Spain to slash energy bill by 11.5 bn euros by 2020

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Spain unveiled plans Wednesday to reduce energy consumption and cut its energy bill by 11.5 billion euros by 2020.

The bulk of the savings, 9.5 billion euros ($13.5 billion), will come from the railway sector, the transportation ministry which developed the plan said in a statement.

The plan calls for the replacement of diesel powered trains with more energy-efficient electric trains as well as the adoption of "economic driving" methods, it said.

Aircraft meanwhile will be assigned more direct routes between cities and they will replace the method by which they approach airports prior to landing with a more fuel efficient system dubbed the "continuous descent approach".

Under traditional landing procedure, aircraft descend and then level off several times in their drop, which requires pilots to increase power several times to maintain altitude.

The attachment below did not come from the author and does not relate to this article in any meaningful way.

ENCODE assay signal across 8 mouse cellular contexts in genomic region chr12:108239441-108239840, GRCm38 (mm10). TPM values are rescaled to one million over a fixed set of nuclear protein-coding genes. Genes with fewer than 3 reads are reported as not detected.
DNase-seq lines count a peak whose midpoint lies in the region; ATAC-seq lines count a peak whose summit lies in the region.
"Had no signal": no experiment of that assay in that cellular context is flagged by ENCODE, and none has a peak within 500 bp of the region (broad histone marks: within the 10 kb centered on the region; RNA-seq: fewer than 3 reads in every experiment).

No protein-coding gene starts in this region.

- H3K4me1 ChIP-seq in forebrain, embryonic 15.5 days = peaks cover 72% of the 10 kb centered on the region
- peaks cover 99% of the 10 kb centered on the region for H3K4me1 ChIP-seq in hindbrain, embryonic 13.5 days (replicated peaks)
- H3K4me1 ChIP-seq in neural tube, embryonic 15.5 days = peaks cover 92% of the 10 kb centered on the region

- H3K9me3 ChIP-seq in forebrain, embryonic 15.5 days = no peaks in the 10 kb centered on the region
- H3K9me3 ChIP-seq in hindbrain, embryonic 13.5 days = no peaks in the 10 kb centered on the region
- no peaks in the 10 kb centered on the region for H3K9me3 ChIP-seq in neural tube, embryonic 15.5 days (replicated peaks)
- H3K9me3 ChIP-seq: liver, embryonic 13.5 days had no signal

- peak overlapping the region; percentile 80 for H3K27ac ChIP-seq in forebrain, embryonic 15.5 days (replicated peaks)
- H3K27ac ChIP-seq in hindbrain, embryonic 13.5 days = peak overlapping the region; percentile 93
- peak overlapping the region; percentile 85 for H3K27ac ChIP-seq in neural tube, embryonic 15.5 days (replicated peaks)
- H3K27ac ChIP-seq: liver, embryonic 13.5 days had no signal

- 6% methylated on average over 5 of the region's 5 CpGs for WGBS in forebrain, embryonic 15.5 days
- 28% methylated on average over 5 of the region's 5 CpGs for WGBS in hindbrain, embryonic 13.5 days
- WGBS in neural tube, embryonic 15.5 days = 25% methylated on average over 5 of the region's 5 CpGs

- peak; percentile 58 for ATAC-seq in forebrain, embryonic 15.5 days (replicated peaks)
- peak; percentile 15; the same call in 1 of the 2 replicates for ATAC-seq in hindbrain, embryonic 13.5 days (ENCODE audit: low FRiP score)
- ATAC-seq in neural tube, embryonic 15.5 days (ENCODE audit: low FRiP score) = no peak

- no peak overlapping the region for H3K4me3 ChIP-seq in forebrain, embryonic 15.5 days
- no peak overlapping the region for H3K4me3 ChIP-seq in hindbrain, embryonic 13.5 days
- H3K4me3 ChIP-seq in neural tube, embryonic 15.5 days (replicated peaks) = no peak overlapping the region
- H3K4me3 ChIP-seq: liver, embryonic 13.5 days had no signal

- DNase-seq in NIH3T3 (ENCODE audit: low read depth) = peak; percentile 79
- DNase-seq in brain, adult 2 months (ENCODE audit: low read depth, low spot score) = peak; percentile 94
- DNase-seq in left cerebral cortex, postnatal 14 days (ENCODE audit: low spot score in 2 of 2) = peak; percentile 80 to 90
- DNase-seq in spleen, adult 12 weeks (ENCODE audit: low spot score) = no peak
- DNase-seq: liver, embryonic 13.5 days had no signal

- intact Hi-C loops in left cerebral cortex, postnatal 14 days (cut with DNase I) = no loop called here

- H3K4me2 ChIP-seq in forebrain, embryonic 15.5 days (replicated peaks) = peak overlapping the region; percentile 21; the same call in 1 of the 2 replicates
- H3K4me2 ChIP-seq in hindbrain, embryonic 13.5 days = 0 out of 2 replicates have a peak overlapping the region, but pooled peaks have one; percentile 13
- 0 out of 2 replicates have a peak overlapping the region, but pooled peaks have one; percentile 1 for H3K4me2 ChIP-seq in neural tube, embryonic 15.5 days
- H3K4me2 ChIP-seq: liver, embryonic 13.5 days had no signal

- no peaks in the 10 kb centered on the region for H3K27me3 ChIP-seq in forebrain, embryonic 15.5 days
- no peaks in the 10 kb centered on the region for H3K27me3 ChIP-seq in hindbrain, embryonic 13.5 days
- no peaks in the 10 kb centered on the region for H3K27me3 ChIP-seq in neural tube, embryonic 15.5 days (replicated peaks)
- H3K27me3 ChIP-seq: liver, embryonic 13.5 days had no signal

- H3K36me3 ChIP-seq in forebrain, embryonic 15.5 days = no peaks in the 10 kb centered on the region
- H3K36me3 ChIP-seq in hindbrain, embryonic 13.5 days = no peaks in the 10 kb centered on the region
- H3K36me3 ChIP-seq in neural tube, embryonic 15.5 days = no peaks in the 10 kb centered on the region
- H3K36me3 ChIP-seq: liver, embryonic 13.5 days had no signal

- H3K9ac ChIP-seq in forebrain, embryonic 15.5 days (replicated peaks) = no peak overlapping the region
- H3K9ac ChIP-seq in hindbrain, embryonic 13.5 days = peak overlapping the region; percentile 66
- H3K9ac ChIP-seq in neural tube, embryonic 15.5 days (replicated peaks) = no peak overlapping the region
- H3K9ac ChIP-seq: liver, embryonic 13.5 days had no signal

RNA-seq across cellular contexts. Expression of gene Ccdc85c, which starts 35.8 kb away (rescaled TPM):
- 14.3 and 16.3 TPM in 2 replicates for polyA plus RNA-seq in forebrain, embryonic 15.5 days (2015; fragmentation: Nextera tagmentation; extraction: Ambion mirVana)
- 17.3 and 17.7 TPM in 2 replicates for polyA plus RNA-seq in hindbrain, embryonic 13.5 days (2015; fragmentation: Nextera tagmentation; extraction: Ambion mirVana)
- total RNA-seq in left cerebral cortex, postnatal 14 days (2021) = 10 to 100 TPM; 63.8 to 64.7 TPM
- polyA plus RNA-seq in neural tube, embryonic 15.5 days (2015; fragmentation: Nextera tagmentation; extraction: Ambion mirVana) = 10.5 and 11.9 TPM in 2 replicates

In "continuous descent approach" the descent is a constant drop from altitude that can be accomplished in most cases without increasing engine power until immediately before landing.

The government will also replace traditional fluorescent or incandescent bulbs on roads and highways with light-emitting diodes (LEDs) that use less power and have longer life spans.

The government expects the measures will lead to a reduction of 36.4 million tonnes in greenhouse gas emissions by 2020 in addition to the cost savings.

The measures come on top of a package of 20 steps unveiled in early March to reduce Spain's energy bill that included a temporary reduction in the speed limit on highways to 110 kilometres (68 miles) per hour from 120 kph in response to the rise in world oil prices

Alongside the lower speed limit, Spain will cut the price of commuter and short-distance rail tickets by 5.0 percent and increase the proportion of bio-fuel used in diesel and gasoline from 5.8 percent to 7.0 percent.

Spain is almost completely dependent on imported fuel for road transport, although a fifth of its electricity output is generated by wind power, and the spike in oil prices has added to pressures on inflation and the trade deficit.

Each increase of 10 euros in the cost of a barrel of oil adds some six billion euros to Spain's annual energy bill, according to government calculations.

Brent oil prices on Wednesday hit $123 for the first time since August 2008 as traders mulled the outlook for supplies amid unrest in Libya.

© 2011 AFP

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